6.1 Retrieving Specific attributes
Retrieving data from the tables displays value of one or more columns. The SELECT statement can retrieve the required data from the database tables.
The SELECT statement is used to access and retrieve data. The syntax of the SELECT statement is as shown below:
ALL is represented with the ( * ) asterisk symbol and displays all the columns of the table.
DISTINCT specifies only unique rows should appear in the result set.
select_column_list is used to list the columns or aggregate columns for the listed data.
INTO creates a new table and inserts the resulting rows from the query into it.
new_table_name is the name of the new table to be created.
FROM table_name is the name of the table from which the data is to be retrieved.
WHERE specifies the search condition for the rows returned by the query.
search_condition specifies the condition to be satisfied to return the selected rows.
Consider an example of STUDENT table. To display the details of the STUDENT table execute the following query.
SELECT * from STUDENT
The output for the query is as follows:
The result set displays the records stored in the source table.
Customizing the Display
User needs to change the way the data is displayed. If the name of the column is not descriptive, user needs to change the column headings by adding user defined headings.
Consider an example of the Department table. User wants only the Department Number and Department Name column from the table. The column headings should be different from the table.
SELECT DepartmentID AS ‘Department Number’, NAME as ‘Department Name’ FROM Department
Concatenating the text values in the Output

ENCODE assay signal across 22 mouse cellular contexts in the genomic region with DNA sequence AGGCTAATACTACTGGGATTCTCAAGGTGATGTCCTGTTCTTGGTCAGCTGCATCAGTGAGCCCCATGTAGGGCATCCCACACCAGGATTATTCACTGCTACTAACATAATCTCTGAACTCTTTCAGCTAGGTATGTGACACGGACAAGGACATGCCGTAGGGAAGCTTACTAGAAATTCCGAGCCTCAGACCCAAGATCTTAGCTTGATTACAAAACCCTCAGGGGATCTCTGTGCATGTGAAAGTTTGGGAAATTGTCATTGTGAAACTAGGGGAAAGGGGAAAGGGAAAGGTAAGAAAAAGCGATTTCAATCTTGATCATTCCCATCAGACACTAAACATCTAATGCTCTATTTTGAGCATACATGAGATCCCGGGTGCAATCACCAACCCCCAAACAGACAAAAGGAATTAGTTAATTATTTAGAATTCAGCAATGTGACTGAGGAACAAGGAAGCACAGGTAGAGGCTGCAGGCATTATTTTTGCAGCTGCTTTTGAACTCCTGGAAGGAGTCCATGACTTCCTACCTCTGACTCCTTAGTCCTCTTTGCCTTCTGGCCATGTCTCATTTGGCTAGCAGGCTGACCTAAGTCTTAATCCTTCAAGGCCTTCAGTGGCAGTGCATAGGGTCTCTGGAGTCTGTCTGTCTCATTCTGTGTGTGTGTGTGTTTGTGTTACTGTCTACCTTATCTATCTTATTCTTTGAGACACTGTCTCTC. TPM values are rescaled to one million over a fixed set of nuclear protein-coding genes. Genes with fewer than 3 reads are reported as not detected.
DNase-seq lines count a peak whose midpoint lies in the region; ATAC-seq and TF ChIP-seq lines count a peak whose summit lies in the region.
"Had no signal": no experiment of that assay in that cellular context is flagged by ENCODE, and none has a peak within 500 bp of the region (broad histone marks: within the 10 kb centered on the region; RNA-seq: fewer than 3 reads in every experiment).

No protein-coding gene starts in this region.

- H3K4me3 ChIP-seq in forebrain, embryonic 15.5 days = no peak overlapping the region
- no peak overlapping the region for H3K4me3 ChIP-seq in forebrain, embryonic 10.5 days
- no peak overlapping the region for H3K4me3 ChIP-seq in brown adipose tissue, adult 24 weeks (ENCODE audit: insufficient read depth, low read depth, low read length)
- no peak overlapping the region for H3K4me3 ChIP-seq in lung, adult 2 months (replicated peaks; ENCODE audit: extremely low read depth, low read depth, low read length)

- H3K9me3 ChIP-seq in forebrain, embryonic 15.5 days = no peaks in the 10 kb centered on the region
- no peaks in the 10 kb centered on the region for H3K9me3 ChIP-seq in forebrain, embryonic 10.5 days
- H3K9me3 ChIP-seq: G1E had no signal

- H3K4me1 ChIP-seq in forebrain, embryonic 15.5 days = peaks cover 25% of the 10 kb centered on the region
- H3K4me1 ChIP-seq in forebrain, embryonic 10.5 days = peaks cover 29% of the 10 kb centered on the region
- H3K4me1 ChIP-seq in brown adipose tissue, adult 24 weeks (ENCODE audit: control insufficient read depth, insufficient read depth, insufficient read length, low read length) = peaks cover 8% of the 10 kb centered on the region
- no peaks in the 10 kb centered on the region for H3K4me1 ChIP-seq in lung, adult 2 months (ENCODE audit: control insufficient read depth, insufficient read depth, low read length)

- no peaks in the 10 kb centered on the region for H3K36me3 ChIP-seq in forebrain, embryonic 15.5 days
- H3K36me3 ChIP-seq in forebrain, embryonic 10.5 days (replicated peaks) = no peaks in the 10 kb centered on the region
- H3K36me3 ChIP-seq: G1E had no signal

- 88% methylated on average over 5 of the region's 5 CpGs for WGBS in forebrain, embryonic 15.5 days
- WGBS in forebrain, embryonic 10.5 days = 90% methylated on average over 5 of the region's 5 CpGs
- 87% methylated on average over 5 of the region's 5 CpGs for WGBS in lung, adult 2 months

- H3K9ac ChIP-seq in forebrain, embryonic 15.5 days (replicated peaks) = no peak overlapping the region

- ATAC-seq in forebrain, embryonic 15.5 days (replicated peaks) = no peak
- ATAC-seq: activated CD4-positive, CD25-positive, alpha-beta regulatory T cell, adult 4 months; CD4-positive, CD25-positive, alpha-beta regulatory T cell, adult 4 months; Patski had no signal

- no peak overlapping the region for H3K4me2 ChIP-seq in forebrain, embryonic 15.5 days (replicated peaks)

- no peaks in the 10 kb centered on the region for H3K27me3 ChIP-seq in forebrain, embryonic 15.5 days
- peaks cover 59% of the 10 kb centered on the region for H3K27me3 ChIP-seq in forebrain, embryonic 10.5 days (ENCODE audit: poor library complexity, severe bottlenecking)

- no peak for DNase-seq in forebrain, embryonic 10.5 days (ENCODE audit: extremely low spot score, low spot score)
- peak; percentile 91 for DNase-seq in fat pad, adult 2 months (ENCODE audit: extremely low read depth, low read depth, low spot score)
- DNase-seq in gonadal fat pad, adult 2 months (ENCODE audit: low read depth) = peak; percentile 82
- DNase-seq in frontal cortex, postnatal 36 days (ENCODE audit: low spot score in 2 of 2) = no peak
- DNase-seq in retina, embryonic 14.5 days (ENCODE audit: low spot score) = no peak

Concatenation is the operation where two strings are combined to make a single string. The concatenation operator is used to concatenate the string expressions. It is represented by the + sign. To concatenate the string, use the following query.
SELECT ‘snow’ + ‘ball’
The output for the query is snowball.
6.2 Retrieving Selected Rows
A column can contain different values and records. At some time user might need some records to be accessed. To retrieve the selected rows based on the specific condition, use the WHERE clause in the SELECT statement.
Using the comparison operators to specify the condition
User can specify the condition in the SELECT statement to retrieve selected rows by using the comparison operators. They allow the row retrieval based on the condition specified in the WHERE clause. The operator cannot be used on image, text, or ntext data type. The syntax for the comparison operator is as shown below:
expression1 and expression2 are the combination of constant, a variable, a function or column based expression.
Consider an example of Employee table where the holiday days is less than 6. The Employee table is as mentioned below:
The query for retrieving the appropriate data is as shown below:
SELECT EmpID, Designation, Holidaydays FROM Employee where Holidaydays <6
The output table for the query is as shown below:
The following table lists the comparison operators supported by the SQL Server.
Greater than or equal to
Less than or equal to
Not equal to
Not less than
Not greater than
Retrieving records that match one or more conditions